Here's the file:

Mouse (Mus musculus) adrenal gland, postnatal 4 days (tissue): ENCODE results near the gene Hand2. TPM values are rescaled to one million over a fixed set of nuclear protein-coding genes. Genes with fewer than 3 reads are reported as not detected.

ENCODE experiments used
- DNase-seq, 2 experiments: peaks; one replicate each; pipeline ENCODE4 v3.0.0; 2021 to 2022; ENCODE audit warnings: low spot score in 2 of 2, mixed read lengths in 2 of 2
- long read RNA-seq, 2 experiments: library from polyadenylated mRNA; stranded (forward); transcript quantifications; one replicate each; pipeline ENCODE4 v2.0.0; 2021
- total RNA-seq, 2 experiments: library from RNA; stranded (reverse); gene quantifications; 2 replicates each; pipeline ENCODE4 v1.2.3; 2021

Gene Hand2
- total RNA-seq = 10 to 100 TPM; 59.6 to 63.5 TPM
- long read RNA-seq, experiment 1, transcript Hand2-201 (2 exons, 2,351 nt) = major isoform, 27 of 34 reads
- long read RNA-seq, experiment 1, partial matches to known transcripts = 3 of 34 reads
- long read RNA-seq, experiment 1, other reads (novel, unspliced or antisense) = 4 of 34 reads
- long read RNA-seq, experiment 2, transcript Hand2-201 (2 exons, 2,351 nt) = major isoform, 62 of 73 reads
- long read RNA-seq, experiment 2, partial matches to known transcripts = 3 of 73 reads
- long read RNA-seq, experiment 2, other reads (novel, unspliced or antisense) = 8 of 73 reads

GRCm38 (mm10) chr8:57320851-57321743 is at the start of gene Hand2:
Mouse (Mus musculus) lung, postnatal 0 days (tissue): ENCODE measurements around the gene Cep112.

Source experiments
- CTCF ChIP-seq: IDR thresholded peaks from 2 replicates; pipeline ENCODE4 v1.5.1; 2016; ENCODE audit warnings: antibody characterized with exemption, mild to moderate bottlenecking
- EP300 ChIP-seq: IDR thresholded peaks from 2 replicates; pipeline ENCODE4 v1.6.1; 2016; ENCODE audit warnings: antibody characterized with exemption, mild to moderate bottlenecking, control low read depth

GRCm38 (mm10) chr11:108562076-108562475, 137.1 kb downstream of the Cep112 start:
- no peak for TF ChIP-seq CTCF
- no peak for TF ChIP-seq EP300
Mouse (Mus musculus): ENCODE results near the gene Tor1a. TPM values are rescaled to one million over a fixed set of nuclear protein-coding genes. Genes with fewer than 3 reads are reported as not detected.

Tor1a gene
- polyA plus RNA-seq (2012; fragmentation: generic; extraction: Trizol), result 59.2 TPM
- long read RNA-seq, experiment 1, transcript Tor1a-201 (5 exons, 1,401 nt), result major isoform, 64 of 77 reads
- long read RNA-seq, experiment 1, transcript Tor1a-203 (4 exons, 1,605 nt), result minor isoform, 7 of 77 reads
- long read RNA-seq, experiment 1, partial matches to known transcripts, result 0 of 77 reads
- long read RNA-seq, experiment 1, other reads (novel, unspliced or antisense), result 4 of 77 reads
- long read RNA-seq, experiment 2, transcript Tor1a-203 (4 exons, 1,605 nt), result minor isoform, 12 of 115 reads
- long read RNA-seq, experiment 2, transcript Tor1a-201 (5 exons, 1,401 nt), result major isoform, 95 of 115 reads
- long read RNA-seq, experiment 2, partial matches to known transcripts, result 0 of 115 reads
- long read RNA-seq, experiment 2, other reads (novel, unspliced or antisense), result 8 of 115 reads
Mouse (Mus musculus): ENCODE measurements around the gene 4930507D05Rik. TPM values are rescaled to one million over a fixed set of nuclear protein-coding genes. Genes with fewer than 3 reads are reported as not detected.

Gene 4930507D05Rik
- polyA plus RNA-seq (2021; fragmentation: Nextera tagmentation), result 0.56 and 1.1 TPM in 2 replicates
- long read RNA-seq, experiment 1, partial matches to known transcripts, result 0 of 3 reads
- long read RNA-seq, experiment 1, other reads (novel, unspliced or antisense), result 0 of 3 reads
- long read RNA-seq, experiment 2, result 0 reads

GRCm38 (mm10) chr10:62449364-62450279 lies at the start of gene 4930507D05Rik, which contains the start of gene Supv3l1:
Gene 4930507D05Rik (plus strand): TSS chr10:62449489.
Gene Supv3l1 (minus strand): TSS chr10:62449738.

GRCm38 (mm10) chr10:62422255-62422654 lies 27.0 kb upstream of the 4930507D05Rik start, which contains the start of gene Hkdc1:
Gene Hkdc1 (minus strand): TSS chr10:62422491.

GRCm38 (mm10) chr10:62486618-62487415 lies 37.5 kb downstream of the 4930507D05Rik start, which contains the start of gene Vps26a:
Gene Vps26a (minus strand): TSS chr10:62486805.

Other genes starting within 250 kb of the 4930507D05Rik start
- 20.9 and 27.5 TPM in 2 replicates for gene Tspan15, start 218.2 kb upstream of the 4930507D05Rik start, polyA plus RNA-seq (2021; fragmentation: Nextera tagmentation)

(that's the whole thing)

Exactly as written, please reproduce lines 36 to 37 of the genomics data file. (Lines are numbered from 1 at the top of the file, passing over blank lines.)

- long read RNA-seq, experiment 1, partial matches to known transcripts, result 0 of 3 reads
- long read RNA-seq, experiment 1, other reads (novel, unspliced or antisense), result 0 of 3 reads